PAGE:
Massachusetts Daily Collegian

February 18, 2010

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Dear Editor,

It has been on my mind for some time that your editing is flawed. I appreciate that you are probably newer writers, but that does not excuse some of the poor writing I’ve seen. I want you to write more intelligently – be thorough, investigate and don’t make unsubstantiated claims.

I am going to pick on Shane Cronin as an example, though I do not think he is alone. In his editorial, which was presented as being anti-bigotry, he got carried away and did the deed himself, and I, in his words “found the ignorance on display cause for reflection.”

Racism is based on the idea that there are prejudices and gross inaccuracies in making broad statements about a people because of a skin color, or race. Shane says “I’m going to make a bold statement: white people, my experience has led me to conclude, do not often socially integrate with people of color.”

And this: “UMass enrolled 863 African American students during the fall 2009-2010 academic year. It enrolled 770 during the academic year a decade prior. That is an average growth rate of fewer than ten black students per year enrolled. Those figures don’t strike me as being particularly ‘affirmative.’”

Shane and friends, I would like to point out some flaws here. First, you are calling out a particular student, as well as white people in general to stop making racial statements, followed by your own racial statements. Second, get your terminology right. In one paragraph, you talk about African-Americans and blacks. Just pick one and stick to it until there is a reason to change terms. Also, in this paragraph where you count the number of African American students, you fail to mention a very important thing – that the category African-American students does not include people of mixed race or other minority people of color. It is a flaw in our system, but I think it is also a flaw in your writing to repeat the error.

Yes, I wholeheartedly agree that we have major racial lines drawn in this nation, and that the university has done a poor job of integrating women, people of color and transgendered students into the system, and I am pissed off about it. I also agree that we need to think about our words and what they mean. Racism is not just white people fearing black people; it is any person acting in a discriminatory manner towards another based on the other person’s race, color, nationality etc.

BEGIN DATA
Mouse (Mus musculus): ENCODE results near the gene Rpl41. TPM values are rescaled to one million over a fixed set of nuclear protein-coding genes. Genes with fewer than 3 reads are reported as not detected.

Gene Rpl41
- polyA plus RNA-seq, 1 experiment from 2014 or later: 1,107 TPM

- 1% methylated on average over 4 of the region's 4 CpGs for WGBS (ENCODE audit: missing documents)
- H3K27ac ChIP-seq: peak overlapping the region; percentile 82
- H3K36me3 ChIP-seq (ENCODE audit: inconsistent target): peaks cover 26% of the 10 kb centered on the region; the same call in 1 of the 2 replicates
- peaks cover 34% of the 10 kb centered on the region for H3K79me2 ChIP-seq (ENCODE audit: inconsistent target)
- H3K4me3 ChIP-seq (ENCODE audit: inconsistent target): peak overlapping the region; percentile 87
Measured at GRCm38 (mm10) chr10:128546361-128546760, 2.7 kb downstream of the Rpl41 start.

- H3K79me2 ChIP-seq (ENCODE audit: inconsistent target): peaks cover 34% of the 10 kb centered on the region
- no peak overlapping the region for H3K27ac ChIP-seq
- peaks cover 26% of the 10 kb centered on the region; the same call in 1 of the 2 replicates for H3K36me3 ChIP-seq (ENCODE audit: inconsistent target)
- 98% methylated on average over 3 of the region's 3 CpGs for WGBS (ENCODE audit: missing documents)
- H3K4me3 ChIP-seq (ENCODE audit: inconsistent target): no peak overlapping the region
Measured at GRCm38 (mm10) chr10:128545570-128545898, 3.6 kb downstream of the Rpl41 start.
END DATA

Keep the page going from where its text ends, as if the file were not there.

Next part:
While your experience may not be one of racial integration, it is unfair to make a statement about all white people. I would remind you that while it is a complicated fact, it is white voters who had the majority of votes and got Obama elected.

In reading your editorial I went from intrigued to disappointed. It sounds like your heart is in the right place. Please, in the future, think three steps outside of your comfort zone. I think you will find some scary truths, complicated answers and some very good writing there.

J. Grasso


Dear editor,

I must agree with several things that Alex Perry said in his “The Party of No” article. Former President Bush and Republicans have taken much blame from those who are critical of American politics, Congress’ lack of meaningful progress and the current state of our country. The GOP has indeed worked hard to halt the progress of the Senate’s health care bill; perhaps for good reason.

I disagree with Perry when he says that Democrats are to blame for the, “failures of this administration.”

Yes, I believe that they have tried to go too far left on many issues and I believe they have failed to listen to the public. That said, I believe it is clear that both sides of the aisle have failed to work together on much of anything recently.

Americans want improved health care and they want it reasonably priced. Who wouldn’t? Many wanted universal care, but it seems that even more did not. A true compromise is in order and the fact that none is in sight is evidence that Congress is failing us. This is one example of dozens where party politics inhibit progress.

With midterm elections around the corner, we can be sure our politicians will say all the right things. They will campaign hard and incumbents will prioritize re-election over much else. Progress is likely slow even more as a result.

So who is really to blame for the recent failures of our government? It is those who forgot that politics is about public service rather than power.

By: Nick Savell (UMass student)


Dear editor,

I am not quite as outraged as many are about the raise for Chancellor Holub.  It seems absurd that during a recession we give the Chancellor a raise, but he has had to deal with running the University despite the economy.

The only thing that I ask is that he keeps the fees for out-of-state students, like myself, right where they are. Governor Deval Patrick’s new budget is going to bring more than $20 million into the university.  The new budget will hopefully lessen the burden on out-of-state students, or at least keep it as it is.  I think it is outrageous to make students from outside of Massachusetts pay so much, especially after an increase in federal funding.

Ross Bernhardt (UMass Student)

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